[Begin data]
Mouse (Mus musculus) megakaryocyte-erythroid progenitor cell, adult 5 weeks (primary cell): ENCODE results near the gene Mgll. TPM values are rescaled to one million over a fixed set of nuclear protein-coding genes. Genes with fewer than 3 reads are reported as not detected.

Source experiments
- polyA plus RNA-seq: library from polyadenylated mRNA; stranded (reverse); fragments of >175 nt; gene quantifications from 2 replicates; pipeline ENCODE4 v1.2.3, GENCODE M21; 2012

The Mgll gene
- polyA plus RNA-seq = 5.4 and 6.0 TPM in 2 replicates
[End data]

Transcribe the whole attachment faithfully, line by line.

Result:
Mouse (Mus musculus) megakaryocyte-erythroid progenitor cell, adult 5 weeks (primary cell): ENCODE results near the gene Mgll. TPM values are rescaled to one million over a fixed set of nuclear protein-coding genes. Genes with fewer than 3 reads are reported as not detected.

Source experiments
- polyA plus RNA-seq: library from polyadenylated mRNA; stranded (reverse); fragments of >175 nt; gene quantifications from 2 replicates; pipeline ENCODE4 v1.2.3, GENCODE M21; 2012

The Mgll gene
- polyA plus RNA-seq = 5.4 and 6.0 TPM in 2 replicates